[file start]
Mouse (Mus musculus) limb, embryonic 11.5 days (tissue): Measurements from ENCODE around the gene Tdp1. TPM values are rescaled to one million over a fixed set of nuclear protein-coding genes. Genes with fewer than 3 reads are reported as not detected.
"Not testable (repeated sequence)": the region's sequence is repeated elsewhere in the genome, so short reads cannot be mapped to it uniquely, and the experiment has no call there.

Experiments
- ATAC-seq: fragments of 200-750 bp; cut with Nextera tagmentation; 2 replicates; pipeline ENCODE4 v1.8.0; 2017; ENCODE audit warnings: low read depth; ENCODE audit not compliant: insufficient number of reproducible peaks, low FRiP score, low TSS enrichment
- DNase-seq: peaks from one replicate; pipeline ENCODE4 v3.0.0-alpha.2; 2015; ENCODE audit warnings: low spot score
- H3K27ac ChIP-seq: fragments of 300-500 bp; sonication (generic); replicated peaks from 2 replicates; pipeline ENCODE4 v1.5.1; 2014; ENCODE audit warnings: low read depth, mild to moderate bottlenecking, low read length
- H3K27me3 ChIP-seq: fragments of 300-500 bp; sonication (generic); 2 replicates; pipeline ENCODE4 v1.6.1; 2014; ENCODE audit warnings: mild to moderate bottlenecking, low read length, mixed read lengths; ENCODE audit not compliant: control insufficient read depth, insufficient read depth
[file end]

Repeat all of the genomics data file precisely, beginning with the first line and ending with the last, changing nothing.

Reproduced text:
Mouse (Mus musculus) limb, embryonic 11.5 days (tissue): Measurements from ENCODE around the gene Tdp1. TPM values are rescaled to one million over a fixed set of nuclear protein-coding genes. Genes with fewer than 3 reads are reported as not detected.
"Not testable (repeated sequence)": the region's sequence is repeated elsewhere in the genome, so short reads cannot be mapped to it uniquely, and the experiment has no call there.

Experiments
- ATAC-seq: fragments of 200-750 bp; cut with Nextera tagmentation; 2 replicates; pipeline ENCODE4 v1.8.0; 2017; ENCODE audit warnings: low read depth; ENCODE audit not compliant: insufficient number of reproducible peaks, low FRiP score, low TSS enrichment
- DNase-seq: peaks from one replicate; pipeline ENCODE4 v3.0.0-alpha.2; 2015; ENCODE audit warnings: low spot score
- H3K27ac ChIP-seq: fragments of 300-500 bp; sonication (generic); replicated peaks from 2 replicates; pipeline ENCODE4 v1.5.1; 2014; ENCODE audit warnings: low read depth, mild to moderate bottlenecking, low read length
- H3K27me3 ChIP-seq: fragments of 300-500 bp; sonication (generic); 2 replicates; pipeline ENCODE4 v1.6.1; 2014; ENCODE audit warnings: mild to moderate bottlenecking, low read length, mixed read lengths; ENCODE audit not compliant: control insufficient read depth, insufficient read depth